Characteristics of the Danish families with multiple endocrine neoplasia type 1

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Multiple endocrine neoplasia type 1 (MEN1) is caused by autosomal dominantly inherited mutations in the MEN1 gene. Here, we report 25 MEN1 mutations - of which 12 are novel - found in 36 Danish families with MEN1 or variant MEN1 disease. Furthermore, one FIHP family was found to have an earlier reported mutation. The mutations were predominantly found in exons 9 and 10 encoding the C-terminal part of menin. Seven of the mutations were missense mutations, changing conserved residues. Furthermore screening of 93 out of 153 consecutive patients with primary hyperparathyroidism (pHPT) identified five mutation carriers. Two of these belonged to known MEN1 families, whereas the only MEN1-related disease in the other three was pHPT. Screening of 96 consecutive patients with fore-/midgut endocrine tumours revealed five mutation carries out of 28 patients with sporadic gastrinomas, whereas no mutations were found in 68 patients with other fore-/midgut endocrine tumours. Moreover, screening of 60 consecutive patients with primary prolactinoma did not identify any mutation carriers. Our data indicate that MEN1 mutation screening is efficient in patients with familial MEN1. Screening should also be offered to patients with pHPT or gastrinomas after thorough investigation into the family history. In contrast, sporadic carcinoid tumours or primary prolactinomas are rarely associated with germ-line MEN1 mutations.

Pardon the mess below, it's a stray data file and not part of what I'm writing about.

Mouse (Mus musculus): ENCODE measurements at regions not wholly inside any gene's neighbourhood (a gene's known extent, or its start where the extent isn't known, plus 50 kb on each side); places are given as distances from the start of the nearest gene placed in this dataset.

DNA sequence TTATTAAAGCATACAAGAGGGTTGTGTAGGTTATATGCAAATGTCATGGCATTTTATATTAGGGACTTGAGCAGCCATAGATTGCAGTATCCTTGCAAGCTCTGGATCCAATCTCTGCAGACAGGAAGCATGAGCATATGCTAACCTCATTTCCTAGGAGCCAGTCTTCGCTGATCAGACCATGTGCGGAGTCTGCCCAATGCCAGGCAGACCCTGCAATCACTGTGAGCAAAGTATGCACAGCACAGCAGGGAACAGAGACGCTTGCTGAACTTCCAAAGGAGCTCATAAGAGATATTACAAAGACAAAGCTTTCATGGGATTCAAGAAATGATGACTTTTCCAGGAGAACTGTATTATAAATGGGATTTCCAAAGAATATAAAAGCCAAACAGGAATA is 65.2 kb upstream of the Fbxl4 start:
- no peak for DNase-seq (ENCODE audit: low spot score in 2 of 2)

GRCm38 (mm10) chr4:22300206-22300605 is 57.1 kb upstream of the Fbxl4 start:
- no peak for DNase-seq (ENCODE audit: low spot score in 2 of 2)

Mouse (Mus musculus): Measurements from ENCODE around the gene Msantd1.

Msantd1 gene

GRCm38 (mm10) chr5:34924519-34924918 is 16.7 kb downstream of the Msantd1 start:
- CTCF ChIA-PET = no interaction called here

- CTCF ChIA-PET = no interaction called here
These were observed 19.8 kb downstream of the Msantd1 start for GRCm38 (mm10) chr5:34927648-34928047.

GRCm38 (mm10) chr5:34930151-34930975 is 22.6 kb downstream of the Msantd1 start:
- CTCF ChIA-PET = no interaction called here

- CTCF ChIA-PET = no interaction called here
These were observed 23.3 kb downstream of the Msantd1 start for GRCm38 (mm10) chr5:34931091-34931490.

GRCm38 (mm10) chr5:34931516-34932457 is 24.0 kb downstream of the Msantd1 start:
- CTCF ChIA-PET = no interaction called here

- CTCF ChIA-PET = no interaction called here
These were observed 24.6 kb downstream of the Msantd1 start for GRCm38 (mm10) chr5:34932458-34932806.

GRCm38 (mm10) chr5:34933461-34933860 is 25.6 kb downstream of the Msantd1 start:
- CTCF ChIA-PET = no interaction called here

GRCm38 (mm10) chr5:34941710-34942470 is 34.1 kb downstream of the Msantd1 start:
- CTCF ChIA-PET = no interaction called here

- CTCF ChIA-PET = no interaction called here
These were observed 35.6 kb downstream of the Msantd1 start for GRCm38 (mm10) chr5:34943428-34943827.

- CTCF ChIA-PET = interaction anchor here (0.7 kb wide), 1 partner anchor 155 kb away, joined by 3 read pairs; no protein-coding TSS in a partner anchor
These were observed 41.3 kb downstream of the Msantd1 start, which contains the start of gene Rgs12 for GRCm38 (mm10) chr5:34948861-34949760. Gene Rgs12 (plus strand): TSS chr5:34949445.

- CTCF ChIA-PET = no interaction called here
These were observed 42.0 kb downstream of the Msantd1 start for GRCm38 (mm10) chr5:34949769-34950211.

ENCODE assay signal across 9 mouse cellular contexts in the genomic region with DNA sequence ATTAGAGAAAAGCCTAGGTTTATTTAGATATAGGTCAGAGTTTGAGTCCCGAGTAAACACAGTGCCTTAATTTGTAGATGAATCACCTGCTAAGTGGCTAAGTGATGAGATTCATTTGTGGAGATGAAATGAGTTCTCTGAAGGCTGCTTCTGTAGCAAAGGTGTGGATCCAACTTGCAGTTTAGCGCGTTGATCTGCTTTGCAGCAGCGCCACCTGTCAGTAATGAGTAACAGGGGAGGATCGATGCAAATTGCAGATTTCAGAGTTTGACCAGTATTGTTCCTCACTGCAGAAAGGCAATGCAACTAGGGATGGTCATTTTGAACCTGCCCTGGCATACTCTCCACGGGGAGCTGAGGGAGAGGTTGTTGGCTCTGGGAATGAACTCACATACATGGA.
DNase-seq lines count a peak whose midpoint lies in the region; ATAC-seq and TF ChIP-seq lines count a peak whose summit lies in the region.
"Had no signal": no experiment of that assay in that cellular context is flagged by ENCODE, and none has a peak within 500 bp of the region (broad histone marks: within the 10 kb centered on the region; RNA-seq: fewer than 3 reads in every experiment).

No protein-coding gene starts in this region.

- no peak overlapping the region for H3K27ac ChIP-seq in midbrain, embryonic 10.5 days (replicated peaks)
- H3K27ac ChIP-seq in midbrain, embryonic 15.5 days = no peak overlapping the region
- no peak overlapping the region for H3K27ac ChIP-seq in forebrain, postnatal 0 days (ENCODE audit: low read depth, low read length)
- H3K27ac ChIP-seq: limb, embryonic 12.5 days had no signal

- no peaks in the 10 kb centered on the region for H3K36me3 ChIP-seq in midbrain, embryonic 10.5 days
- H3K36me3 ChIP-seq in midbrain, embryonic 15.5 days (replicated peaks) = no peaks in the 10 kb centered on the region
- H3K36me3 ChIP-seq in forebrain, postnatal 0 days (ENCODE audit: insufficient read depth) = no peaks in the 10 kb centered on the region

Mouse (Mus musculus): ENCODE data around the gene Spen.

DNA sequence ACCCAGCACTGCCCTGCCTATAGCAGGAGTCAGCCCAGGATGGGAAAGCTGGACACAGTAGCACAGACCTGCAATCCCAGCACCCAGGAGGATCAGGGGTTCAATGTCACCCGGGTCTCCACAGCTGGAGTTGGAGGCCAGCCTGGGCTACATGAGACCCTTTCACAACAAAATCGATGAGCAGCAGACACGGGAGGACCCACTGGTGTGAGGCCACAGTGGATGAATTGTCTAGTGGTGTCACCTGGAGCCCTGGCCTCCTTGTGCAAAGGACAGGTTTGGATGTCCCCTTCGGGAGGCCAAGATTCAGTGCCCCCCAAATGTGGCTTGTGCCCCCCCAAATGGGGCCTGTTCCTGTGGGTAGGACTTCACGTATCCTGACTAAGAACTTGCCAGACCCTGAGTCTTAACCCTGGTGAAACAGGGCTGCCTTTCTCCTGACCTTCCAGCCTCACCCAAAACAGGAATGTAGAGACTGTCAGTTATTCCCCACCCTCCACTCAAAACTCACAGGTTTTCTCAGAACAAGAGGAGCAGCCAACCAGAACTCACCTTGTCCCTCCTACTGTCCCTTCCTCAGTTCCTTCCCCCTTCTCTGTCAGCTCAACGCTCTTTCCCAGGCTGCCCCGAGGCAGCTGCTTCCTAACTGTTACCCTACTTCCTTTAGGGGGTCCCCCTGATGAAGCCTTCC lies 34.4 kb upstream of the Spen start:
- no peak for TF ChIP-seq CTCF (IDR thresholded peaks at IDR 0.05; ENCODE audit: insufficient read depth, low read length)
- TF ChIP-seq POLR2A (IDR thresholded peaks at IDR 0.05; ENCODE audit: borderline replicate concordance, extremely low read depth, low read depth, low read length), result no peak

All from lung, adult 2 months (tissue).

TidsskriftMolecular and Cellular Endocrinology
Udgave nummer1-2
Sider (fra-til)123-132
Antal sider10
StatusUdgivet - 25 apr. 2006

Bibliografisk note

Funding Information:
We acknowledge Heidi Lykke Pedersen, Vibeke Trandbohus and Inge Hornung for excellent technical assistance and Ruth Frikke-Schmidt for kind help in calculating haplotypes. We also thank Sten Vadstrup, Dept. of Endocrinology, Nykøbing Falster Hospital, Nykøbing Falster, Denmark; Svante Jansson, Dept. of Endocrinology, Sahlgrenska Hospital, Gottenburg, Sweden; Aage Prange, Dept. of Internal Medicine, Vejle Sygehus, Vejle, Denmark, for supplying patients and clinical data. This work was supported by grants from the Boel Foundation, the Toyota Foundation, the Novo Nordisk Foundation and the Danish Medical Research Council.

ID: 310768049